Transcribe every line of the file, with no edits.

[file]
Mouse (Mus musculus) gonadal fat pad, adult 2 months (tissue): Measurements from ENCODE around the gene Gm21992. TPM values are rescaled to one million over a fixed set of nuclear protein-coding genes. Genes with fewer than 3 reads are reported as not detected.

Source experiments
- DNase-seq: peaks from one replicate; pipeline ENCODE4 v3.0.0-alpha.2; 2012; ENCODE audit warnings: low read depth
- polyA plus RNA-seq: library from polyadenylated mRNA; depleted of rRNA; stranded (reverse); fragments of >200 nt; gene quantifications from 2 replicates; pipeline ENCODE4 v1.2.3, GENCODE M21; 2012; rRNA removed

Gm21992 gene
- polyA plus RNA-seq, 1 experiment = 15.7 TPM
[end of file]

Mouse (Mus musculus) gonadal fat pad, adult 2 months (tissue): Measurements from ENCODE around the gene Gm21992. TPM values are rescaled to one million over a fixed set of nuclear protein-coding genes. Genes with fewer than 3 reads are reported as not detected.

Source experiments
- DNase-seq: peaks from one replicate; pipeline ENCODE4 v3.0.0-alpha.2; 2012; ENCODE audit warnings: low read depth
- polyA plus RNA-seq: library from polyadenylated mRNA; depleted of rRNA; stranded (reverse); fragments of >200 nt; gene quantifications from 2 replicates; pipeline ENCODE4 v1.2.3, GENCODE M21; 2012; rRNA removed

Gm21992 gene
- polyA plus RNA-seq, 1 experiment = 15.7 TPM